IHN Database

Vitamin C requirement increases during pregnancy

MEXICO CITY, MEXICO. Premature rupture of the chorioamniotic membranes (PROM) affects up to 20 per cent of all pregnancies. If these membranes, which enclose the fetus and amniotic fluid, rupture too soon, and the waters break, the fetus can be put at risk of premature birth. Because vitamin C plays an important role in maintaining these membranes, inadequate availability of vitamin C during pregnancy may be a risk factor for PROM.

Previous studies have linked low maternal levels of vitamin C with an increased risk of PROM, but it is not known whether supplementation could help reduce this risk. Researchers from Mexico's National Institute of Perinatology investigated the effects of vitamin C supplements. They recruited 120 women who were halfway through their pregnancy. Half were given 100 mg vitamin C per day and the other half received a placebo until week 36 of pregnancy. Vitamin C concentrations were measured in plasma and leukocytes (white blood cells) every four weeks. All of the women's plasma levels of vitamin C dropped during the study, but leukocyte levels of vitamin C, a measure of stored vitamin C, increased in the supplement group. PROM occurred in 25 per cent of pregnancies in the placebo group and 8 per cent in the supplement group. This equates to a protective effect of 74 per cent. However, supplementation did not affect the incidence of preterm delivery.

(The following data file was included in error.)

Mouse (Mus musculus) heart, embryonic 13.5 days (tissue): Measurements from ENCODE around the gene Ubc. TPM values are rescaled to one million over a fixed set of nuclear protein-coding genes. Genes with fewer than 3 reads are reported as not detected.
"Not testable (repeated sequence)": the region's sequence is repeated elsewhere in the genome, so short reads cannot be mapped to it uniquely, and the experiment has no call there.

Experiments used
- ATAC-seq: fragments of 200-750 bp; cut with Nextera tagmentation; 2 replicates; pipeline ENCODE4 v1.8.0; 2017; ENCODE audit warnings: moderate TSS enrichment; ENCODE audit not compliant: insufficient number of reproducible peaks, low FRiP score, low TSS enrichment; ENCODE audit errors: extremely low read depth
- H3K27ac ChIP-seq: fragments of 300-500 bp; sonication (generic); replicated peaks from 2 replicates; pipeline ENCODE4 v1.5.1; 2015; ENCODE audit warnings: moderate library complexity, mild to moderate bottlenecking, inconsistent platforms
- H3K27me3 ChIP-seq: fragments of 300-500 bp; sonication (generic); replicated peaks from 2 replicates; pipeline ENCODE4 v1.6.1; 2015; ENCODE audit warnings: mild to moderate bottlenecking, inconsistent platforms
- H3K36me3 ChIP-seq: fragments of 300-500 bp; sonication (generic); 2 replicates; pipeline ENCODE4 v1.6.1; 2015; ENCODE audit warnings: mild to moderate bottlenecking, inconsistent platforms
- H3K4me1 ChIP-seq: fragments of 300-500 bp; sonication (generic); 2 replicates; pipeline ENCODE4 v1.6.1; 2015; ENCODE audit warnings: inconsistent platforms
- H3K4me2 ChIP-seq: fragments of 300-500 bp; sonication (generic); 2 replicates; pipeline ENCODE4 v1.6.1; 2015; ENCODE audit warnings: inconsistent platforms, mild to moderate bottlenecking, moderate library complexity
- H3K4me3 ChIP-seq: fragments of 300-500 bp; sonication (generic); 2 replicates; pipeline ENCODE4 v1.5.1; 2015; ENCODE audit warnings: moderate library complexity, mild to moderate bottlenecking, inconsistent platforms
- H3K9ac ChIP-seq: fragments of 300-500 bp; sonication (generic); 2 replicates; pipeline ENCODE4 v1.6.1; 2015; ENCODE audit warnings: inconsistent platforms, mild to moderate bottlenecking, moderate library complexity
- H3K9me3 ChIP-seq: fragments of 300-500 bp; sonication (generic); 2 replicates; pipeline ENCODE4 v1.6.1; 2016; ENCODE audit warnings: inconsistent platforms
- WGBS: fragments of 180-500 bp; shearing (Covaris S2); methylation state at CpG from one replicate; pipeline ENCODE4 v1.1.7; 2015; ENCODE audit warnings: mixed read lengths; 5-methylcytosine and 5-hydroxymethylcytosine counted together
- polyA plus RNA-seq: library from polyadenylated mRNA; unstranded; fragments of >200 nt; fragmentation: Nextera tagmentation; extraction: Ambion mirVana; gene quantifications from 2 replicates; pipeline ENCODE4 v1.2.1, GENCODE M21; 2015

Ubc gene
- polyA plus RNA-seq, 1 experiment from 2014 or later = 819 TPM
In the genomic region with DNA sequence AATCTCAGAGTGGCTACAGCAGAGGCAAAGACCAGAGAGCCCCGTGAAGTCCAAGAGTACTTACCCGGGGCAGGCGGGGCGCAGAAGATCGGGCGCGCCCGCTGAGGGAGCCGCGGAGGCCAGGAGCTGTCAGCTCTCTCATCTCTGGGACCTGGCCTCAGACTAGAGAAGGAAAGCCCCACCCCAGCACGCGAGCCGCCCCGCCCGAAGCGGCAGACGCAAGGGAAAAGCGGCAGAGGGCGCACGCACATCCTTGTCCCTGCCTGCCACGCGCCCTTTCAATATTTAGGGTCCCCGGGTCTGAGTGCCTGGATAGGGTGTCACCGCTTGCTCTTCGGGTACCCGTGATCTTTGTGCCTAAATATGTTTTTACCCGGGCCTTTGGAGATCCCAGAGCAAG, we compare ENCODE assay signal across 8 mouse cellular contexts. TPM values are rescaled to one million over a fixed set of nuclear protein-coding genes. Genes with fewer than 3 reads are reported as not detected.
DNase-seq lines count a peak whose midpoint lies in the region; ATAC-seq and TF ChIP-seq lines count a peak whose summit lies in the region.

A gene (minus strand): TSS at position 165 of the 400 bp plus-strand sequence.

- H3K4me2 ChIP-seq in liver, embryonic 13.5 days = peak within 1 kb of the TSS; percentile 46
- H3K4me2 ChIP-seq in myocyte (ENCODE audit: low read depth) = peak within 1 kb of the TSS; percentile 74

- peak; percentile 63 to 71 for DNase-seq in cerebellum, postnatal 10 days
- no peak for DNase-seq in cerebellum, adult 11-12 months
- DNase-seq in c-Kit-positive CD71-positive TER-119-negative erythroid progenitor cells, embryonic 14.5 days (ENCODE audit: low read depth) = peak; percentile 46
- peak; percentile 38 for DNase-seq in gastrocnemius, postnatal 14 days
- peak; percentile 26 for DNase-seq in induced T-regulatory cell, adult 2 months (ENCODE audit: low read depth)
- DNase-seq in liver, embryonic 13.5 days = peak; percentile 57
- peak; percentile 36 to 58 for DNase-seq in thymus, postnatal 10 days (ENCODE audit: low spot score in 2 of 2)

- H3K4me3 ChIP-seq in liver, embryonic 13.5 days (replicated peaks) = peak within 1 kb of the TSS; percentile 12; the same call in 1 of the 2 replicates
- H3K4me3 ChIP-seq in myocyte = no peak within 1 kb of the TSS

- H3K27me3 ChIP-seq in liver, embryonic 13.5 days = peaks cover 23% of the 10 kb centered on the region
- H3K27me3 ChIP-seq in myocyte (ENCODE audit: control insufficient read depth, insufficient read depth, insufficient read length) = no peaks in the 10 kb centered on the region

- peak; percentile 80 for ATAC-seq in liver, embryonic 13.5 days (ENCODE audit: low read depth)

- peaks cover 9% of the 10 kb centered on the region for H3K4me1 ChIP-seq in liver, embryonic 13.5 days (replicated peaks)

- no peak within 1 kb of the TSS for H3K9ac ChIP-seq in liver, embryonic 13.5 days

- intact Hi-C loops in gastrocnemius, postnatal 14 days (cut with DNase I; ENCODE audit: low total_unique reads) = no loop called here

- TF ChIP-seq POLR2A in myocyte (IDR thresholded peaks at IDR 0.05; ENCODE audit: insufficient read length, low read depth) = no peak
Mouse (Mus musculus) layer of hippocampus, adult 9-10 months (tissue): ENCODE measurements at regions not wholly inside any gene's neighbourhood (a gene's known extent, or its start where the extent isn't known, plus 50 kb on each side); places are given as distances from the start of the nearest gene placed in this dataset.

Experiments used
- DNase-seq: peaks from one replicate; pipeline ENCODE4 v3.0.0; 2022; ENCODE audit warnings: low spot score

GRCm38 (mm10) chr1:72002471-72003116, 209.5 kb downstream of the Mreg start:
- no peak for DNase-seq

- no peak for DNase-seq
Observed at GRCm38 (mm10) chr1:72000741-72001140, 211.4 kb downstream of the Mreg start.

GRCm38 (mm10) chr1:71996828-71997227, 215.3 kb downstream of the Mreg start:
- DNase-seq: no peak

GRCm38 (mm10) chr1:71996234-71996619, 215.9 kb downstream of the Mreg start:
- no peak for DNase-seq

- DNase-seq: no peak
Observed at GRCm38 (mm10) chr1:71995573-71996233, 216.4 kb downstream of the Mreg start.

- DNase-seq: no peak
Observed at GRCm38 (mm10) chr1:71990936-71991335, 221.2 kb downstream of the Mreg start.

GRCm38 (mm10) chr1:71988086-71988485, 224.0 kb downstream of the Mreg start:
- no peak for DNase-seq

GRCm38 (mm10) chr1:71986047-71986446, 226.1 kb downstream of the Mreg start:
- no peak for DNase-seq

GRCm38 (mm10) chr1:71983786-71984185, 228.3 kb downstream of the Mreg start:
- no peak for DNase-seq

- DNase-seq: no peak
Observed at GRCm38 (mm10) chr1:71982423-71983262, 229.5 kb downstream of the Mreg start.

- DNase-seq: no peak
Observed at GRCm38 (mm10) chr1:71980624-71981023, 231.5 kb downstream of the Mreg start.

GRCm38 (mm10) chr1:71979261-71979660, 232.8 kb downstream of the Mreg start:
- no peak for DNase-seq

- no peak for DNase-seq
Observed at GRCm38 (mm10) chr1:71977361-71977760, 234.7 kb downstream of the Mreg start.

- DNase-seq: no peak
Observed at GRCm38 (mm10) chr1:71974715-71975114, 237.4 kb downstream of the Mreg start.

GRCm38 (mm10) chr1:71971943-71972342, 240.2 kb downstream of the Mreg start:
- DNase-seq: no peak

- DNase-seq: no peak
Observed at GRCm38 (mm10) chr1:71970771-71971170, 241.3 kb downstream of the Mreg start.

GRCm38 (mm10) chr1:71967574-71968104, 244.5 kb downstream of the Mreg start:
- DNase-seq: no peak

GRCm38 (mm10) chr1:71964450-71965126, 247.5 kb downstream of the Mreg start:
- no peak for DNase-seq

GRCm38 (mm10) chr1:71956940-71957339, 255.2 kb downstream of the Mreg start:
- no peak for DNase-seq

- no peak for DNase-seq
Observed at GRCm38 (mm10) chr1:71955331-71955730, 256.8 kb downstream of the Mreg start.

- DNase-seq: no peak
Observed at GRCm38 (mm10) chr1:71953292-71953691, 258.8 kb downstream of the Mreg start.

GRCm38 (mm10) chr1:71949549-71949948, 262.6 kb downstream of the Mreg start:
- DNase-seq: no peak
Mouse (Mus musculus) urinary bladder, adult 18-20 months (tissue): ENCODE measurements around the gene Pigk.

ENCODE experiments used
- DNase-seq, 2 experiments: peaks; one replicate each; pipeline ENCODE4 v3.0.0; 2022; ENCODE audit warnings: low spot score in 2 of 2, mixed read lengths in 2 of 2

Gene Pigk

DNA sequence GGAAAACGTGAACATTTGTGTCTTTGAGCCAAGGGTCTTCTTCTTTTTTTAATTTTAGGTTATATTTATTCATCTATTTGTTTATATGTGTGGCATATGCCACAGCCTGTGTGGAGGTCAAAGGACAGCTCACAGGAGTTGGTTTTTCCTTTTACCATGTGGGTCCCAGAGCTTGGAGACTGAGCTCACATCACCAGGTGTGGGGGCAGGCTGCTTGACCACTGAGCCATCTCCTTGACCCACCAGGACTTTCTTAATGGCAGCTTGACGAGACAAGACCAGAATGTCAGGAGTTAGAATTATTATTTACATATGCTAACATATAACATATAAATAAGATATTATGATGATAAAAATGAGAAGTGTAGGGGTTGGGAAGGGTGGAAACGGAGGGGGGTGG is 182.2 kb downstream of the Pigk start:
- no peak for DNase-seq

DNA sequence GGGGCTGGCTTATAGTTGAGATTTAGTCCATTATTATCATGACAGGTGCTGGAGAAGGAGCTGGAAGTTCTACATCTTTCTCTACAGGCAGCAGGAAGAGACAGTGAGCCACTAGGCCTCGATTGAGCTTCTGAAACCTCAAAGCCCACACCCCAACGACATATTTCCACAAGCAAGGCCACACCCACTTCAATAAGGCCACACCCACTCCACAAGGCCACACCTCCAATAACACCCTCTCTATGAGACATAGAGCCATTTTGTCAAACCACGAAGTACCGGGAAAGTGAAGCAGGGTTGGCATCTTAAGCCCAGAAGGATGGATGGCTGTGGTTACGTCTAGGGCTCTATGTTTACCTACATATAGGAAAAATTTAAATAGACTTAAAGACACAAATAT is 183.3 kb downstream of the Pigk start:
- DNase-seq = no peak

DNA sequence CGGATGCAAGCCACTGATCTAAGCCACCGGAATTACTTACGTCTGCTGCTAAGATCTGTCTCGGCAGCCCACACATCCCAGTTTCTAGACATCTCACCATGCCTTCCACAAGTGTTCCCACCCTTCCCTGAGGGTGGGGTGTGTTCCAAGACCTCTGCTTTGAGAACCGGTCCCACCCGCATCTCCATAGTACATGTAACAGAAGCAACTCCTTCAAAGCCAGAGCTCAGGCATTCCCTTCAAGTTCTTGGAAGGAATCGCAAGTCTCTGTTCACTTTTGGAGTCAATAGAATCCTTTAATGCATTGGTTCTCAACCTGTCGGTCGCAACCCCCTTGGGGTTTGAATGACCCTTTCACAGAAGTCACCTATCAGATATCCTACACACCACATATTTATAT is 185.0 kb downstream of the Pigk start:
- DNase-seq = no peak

The researchers conclude that daily supplementation with 100 mg vitamin C after 20 weeks of gestation is effective at reducing the incidence of PROM. Because PROM may be responsible for 40 per cent or more of all cases of preterm delivery, vitamin C supplements may be a valuable tool in sustaining pregnancy to term, they report. They add that it would be worthwhile to develop educational programs to promote adequate intakes of vitamin C through diet rather than reliance on supplements during pregnancy, and suggest that it might be necessary to adjust the current recommended dietary allowance for pregnant women.
Casanueva, E et al. Vitamin C supplementation to prevent premature rupture of the chorioamniotic membranes: a randomized trial. American Journal of Clinical Nutrition, Vol. 81, April 2005, pp. 859-863

Editor’s comment: Extensive research has shown that it takes at least 400 mg/day of vitamin C to saturate blood plasma. It is possible that the incidence of PROM could be even further reduced by supplementing with higher doses.

category search
Keyword Search

copyright notice